MOSCOW --- India's air superiority Sukhoi-30MKI fighters will soon be converted into 'Super Sukhois' by upgrading them with fifth generation combat jet features, the Russian original equipment manufacturer Irkut Corporation has announced.
The upgrade will include a new cockpit, an upgraded radar and advanced stealth characteristics to make the plane less visible to enemy radar than the existing Indian Air Force (IAF) Sukhoi-30 fleet, Irkut's president and chairman Alexy Fedorov said at the Moscow Air Show here.
The IAF currently has five operational Sukhoi 30MKI squadrons numbering around 100 aircraft. It will ultimately have over 230 Sukhoi-30MKIs or 13 squadrons in its fleet.
The fleet is under licenced production at the Bangalore-based Hindustan Aeronautics Limited (HAL) and the entire fleet will be upgraded to the 'Super Sukhoi' configuration.
"The upgrade will apply not only to the aircraft in service with the Indian Air Force (IAF) but also to those yet to be delivered to India and to be licence-manufactured by HAL," Fedorov said.
Most significantly, the aircraft will be able to carry a heavier weapon load, including the airborne version of the BrahMos supersonic cruise missile, he added.
Fedorov said the 'Super Sukhoi' will be a potent aircraft similar in features to a fifth generation aircraft. However, he refused to provide specific details of the upgrade, stating that the exact nature of this was still to be decided between the Indian and Russian sides.
Discussions are currently on regarding various aspects of the proposed upgrade, he said.
The Irkut chief did not provide any indication of the cost of the upgrade project. However, going by the general cost trends of similar upgrades, the price could run close to $1 billion.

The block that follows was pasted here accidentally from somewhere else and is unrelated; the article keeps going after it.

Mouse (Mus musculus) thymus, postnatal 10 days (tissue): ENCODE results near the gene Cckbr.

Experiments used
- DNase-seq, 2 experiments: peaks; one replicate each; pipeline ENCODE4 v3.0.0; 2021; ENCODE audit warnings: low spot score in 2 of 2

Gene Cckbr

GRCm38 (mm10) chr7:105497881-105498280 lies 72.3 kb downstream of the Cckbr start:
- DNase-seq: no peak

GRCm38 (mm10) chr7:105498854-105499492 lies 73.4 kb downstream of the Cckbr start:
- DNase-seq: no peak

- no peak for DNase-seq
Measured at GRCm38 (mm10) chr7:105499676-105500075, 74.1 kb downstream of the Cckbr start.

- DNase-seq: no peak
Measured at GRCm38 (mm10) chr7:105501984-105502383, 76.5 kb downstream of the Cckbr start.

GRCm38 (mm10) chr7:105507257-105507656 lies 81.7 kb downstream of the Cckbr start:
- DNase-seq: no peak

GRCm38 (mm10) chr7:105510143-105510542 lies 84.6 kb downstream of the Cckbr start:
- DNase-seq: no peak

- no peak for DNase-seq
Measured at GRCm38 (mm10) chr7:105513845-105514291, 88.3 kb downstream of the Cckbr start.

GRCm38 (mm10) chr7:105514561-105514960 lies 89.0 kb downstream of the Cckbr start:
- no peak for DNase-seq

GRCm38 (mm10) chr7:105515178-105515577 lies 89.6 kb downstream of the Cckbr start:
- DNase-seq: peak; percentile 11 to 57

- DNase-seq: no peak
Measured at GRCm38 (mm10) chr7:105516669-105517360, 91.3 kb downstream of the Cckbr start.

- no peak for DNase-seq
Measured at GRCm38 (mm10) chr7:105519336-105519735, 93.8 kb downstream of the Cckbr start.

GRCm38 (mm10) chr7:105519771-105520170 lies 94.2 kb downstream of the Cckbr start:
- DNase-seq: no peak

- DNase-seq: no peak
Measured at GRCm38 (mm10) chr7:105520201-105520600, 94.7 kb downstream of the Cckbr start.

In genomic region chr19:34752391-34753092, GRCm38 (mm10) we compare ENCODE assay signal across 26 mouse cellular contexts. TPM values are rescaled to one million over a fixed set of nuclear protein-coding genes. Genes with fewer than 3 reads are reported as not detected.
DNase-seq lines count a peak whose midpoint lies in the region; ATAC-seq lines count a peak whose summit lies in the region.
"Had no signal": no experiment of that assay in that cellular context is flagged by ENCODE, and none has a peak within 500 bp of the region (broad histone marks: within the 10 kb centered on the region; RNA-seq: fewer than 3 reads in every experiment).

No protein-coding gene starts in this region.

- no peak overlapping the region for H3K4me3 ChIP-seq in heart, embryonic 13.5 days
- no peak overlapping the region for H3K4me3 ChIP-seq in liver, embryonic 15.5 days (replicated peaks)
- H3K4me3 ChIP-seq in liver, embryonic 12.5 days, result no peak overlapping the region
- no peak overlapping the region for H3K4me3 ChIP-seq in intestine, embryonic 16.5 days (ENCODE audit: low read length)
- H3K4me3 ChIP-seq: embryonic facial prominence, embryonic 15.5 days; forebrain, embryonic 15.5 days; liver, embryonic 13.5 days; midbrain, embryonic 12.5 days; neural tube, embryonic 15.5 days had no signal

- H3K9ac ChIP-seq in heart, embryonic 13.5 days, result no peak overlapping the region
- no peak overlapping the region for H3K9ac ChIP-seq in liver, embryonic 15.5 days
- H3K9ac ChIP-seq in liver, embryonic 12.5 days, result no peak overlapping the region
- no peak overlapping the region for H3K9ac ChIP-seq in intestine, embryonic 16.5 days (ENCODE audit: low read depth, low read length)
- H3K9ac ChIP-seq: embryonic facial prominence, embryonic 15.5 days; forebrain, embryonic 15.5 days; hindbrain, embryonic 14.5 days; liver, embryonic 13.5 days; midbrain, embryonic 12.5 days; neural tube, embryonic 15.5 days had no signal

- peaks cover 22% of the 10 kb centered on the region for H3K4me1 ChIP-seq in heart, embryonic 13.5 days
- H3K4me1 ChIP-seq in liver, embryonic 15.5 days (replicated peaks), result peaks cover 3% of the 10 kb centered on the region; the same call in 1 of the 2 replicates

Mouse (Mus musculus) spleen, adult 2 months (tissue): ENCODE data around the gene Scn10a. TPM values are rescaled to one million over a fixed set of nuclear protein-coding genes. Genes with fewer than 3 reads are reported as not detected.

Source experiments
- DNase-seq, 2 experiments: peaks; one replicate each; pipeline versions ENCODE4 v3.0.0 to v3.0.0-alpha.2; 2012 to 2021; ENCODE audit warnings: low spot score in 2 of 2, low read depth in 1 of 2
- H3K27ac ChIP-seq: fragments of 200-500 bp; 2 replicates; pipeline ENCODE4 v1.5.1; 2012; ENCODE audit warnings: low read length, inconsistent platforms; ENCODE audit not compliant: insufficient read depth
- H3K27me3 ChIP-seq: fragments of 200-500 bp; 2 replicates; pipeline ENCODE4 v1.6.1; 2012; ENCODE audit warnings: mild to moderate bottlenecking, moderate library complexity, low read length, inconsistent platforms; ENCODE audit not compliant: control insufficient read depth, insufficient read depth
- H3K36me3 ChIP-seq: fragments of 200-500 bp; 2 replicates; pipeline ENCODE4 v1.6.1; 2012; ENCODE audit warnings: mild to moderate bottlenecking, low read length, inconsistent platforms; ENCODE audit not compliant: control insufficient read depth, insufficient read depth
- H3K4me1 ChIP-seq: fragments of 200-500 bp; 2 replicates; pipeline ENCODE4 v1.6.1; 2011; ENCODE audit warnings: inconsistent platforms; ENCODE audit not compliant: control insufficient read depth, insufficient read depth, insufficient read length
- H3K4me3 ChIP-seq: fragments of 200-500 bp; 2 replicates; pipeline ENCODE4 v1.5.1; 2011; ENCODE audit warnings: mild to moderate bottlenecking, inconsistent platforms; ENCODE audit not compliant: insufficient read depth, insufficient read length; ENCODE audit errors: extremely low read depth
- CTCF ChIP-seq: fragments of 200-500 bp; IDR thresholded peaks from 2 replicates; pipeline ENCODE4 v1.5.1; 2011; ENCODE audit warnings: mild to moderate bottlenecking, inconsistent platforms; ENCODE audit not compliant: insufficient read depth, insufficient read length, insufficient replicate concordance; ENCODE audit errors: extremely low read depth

Meanwhile, HAL is upbeat over its participation in the cutting-edge technology fifth generation fighter aircraft (FGFA) project.
The Sukhoi T-50 aircraft -- also called the PAK-FA -- unveiled at the Moscow International Air Show (MAKS) 2011 Wednesday will make India the only country outside of the US and Russia to have a fifth generation fighter.
HAL chairman Ashok Naik, who is here for the MAKS, told Defenseworld.net that HAL’s participation in the project is "well on track" with a preliminary design contract signed between India and Russia for $295 million.
The preliminary designing could take about 18 months to conclude. Detailed design work would then follow during which the full scope of the project would be defined. The basic requirement for the Indian fighter would be a twin-seater configuration, he added.
"HAL is keen to complete the design phase and move forward on the project," Naik said, adding that the specific details of the Indian components that will go into the FGFA will be decided during the detailed design phase.
HAL will be working with its Russian partner United Aircraft Corporation (UAC) in co-developing an export version of which the IAF will be the first customer.
India has expressed a requirement of 250 to 300 PAK-FAs, which are scheduled for an Indian induction beginning 2016-17 and the procurement cost of the fleet is likely to exceed $35 billion. Russia too requires equal numbers of the jet.